Core conservation in mature miRNAs of plants

The mature miRNAs generally show high conservation within a family. Moreover, for a particular miRNA family, conservation is also observed across species within (plant or animal) kingdoms. Apart from nucleotides, the conservation also shows positional pattern, that is, certain positions within mature miRNAs are consistently conserved even across miRNA families. This may have some distant implications on the nature of binding of miRNA to its target, as it is also position specific. In animal miRNA families, positions 2-8 are often regarded as the nucleus or core region, and the same has been implemented in miRDeep algorithm. However, given the better complementarity between mature and star sequence in plants [2], we examined the occurrence of any deviation in the positional conservation profile. A dataset comprising 18 plant miRNA families were randomly sampled, such that each family had representatives from at least four species. Results showed that the nucleus conservation pattern in plants is quite different from that in animals (Figure 4). Considering 75% as the threshold for positional conservation across species, two distinct conservation blocks were identified: 2-13 and 16-19. For parameter estimation, the frequency of conservation at position 2-12 was found adequate; this choice was based on simulations (data not shown) for finding the minimum length of nucleus at which specificity of match of any miRNA within its family is maximized. To compute the frequency of conservation among real miRNAs, the complete set of real miRNAs were split into two sets, 10% was used as a test set and its conservation at specified positions was checked in the remaining 90%. This was repeated 10 times with disjointed test-sets. For background miRNAs, conservation was examined in a complete set of real miRNAs. While the frequency of conservation in real miRNA was 0.69, those for the background was based on a pseudo-count of 1/3000 (= 0.0003) (see Table 1 for estimated parameters).

thumbnailFigure 4. Positional conservation in 18 plant miRNA families. The height of a bar at any position indicates the number of families in which said position was conserved.

Precursor excision length

Several miRNA discovery tools, whether based on purely computational approaches or deep sequencing data analysis, involve excision of genomic regions based on the occurrence of an inverted repeat or mapping of sequencing reads, respectively. These excised precursors are subjected to secondary structure prediction to check for imperfect fold-back or hairpin structures. Since the length of plant miRNA precursors varies widely, from 50 to 900 nt (Figure 5), an appropriate choice of excision length becomes necessary. It will be inappropriate to use the maximal length as excision length, because too few real precursors of that length would be available to estimate the parameters. Moreover, longer precursors also tend to have large variations in MFE, which is likely to decrease the prediction accuracy (Additional file 1: Figure 1). Therefore, an optimal choice would ensure 1) the majority of plant precursors get covered, and 2) adequate sample size of real precursors (greater than 30) is available for parameter estimation. Two of the optimal lengths, 277 and 336, which cover 96 and 98 percent of sequences, respectively, were found to agree with the above stated criteria (Table 1).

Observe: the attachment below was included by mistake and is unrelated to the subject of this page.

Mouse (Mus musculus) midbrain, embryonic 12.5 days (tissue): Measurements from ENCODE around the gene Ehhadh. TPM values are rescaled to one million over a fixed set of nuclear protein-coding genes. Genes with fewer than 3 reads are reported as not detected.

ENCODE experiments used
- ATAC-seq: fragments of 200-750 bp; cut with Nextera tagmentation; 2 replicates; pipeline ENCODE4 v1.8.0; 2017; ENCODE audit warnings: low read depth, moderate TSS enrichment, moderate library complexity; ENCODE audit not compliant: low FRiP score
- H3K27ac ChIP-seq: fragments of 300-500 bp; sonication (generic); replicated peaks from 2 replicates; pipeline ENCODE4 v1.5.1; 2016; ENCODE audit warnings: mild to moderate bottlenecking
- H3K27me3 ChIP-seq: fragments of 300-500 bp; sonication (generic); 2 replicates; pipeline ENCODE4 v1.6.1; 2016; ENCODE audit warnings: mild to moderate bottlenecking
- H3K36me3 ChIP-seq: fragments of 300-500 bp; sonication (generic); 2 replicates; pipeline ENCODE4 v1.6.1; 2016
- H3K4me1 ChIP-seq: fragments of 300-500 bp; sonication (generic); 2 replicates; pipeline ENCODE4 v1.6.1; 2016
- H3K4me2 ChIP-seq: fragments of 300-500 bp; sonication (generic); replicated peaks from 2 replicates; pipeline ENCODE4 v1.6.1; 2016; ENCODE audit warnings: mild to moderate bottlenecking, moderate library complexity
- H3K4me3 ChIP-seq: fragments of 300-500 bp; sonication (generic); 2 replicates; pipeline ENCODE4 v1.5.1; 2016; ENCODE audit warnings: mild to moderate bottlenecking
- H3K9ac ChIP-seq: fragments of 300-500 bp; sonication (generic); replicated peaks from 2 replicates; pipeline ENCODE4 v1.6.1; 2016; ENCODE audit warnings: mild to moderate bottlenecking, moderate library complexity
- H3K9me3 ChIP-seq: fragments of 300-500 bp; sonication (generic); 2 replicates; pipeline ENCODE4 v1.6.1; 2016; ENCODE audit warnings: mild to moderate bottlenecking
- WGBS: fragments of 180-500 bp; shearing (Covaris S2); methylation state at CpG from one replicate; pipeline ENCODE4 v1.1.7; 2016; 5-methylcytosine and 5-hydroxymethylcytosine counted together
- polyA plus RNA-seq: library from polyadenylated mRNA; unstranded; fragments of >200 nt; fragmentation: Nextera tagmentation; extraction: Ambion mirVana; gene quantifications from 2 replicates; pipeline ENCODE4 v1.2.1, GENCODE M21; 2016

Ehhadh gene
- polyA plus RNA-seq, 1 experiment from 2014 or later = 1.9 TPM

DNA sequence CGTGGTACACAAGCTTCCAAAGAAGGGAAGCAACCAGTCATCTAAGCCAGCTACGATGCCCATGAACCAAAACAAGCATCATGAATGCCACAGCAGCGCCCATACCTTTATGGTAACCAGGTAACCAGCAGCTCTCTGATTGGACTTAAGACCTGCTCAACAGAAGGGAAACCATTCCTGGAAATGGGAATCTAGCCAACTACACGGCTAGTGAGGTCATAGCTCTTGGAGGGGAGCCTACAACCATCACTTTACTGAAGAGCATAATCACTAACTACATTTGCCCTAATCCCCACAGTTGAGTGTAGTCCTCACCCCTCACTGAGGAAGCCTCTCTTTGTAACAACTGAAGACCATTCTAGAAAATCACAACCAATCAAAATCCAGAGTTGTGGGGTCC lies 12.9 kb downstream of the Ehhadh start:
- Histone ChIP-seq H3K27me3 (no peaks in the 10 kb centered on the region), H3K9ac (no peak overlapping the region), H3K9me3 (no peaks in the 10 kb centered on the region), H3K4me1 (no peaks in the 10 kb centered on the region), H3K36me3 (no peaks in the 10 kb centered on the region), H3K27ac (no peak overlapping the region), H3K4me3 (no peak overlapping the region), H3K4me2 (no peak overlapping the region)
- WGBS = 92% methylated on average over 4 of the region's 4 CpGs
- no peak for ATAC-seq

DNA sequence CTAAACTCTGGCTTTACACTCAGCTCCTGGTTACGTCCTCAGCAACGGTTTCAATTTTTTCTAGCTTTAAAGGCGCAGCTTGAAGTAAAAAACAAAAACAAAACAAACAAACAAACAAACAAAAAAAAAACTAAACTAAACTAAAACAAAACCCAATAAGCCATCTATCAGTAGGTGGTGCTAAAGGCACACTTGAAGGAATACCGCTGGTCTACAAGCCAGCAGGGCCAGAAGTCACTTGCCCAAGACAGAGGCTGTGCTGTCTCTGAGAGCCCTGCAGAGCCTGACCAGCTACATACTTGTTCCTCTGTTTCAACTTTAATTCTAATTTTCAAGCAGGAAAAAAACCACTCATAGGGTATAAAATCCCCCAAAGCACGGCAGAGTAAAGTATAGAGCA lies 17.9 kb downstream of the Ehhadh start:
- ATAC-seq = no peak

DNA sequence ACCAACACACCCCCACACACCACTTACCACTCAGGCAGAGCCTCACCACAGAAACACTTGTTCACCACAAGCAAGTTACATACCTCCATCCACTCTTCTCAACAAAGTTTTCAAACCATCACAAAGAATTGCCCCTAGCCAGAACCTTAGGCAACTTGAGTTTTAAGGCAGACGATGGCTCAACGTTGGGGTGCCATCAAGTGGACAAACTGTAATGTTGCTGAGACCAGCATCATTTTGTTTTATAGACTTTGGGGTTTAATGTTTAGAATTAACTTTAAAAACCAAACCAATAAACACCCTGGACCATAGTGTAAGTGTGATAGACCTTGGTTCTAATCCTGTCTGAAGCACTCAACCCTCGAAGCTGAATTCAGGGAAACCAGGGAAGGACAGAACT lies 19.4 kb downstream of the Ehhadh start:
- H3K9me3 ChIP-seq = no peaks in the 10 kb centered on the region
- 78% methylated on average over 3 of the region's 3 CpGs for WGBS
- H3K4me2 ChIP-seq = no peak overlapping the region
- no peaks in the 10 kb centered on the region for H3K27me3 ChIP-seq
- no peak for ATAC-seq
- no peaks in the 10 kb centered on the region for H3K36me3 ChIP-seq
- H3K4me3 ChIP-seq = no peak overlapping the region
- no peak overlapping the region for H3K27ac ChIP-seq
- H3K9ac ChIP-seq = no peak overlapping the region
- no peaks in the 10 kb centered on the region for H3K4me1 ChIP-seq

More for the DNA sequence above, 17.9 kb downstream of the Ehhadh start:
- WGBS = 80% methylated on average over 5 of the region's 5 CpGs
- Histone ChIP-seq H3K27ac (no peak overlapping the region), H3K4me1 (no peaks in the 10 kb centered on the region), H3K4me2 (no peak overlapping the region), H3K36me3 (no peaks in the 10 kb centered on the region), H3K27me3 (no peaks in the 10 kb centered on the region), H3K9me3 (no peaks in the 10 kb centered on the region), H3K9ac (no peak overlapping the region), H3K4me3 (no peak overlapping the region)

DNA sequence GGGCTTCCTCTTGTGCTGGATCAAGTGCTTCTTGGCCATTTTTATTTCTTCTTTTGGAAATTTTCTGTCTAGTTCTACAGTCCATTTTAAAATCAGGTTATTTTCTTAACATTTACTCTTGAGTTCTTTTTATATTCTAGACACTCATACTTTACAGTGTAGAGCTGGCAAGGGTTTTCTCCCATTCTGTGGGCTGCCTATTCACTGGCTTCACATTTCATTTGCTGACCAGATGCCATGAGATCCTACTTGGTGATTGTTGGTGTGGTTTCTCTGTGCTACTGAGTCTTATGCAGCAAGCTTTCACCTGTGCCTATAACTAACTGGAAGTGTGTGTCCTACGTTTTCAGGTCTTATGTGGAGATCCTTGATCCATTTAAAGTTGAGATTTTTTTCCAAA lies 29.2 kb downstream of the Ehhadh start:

thumbnailFigure 5. Frequency distribution (density and cumulative) of precursor length. Two of the possible thresholds which cover 96% and 98% of the real precursors have been indicated by down-arrows (↓). At these lengths, a reasonable sample size of miRNAs were available for estimation of parameters.

Other miscellaneous properties

Unlike animal miRNAs, plant miRNAs show better complementarity with miRNA star. Based on the hairpins available in miRBase release-14, the miRNA-miRNA* duplexes were found to have a maximum of 5 unpaired bases (however the majority have up to 3 mismatches), two consecutive unpaired bases, and bulge size up to 1 (Table 1 and 2). For an accurate prediction of plant specific miRNAs by any tool including miRDeep, these properties must be taken into account.

Table 2. Duplex (miRNA-miRNA*) associated parameters in miRDeep compared to plants miRNAs.

While computational structure prediction yields minimum free energy structures according to the Turner model [17], the way miRNA precursors fold in their cellular context may differ from the one predicted by this model. This could be more likely for longer miRNA precursors as they may have higher degrees of freedom in which to be folded. Therefore, we examined how faithfully the software RNAfold predicted the secondary structure of real plant precursors longer than the mean length. We used RNAfold [18] to generate structures of 11 real plant miRNA precursors, of size in the range of 375-425 nt. The predicted structures were consistent with the secondary structures reported in miRBase [19].

The probability distribution of mapping of reads to the real and background precursors modeled by geometric distribution in miRDeep, was assumed to be same in plants, as the nature of mapping of reads to mature-loop and star-region are likely to be the same in both plants and animals. However, a minor difference (in the distribution) cannot be ruled out due to the longer loop region in plants.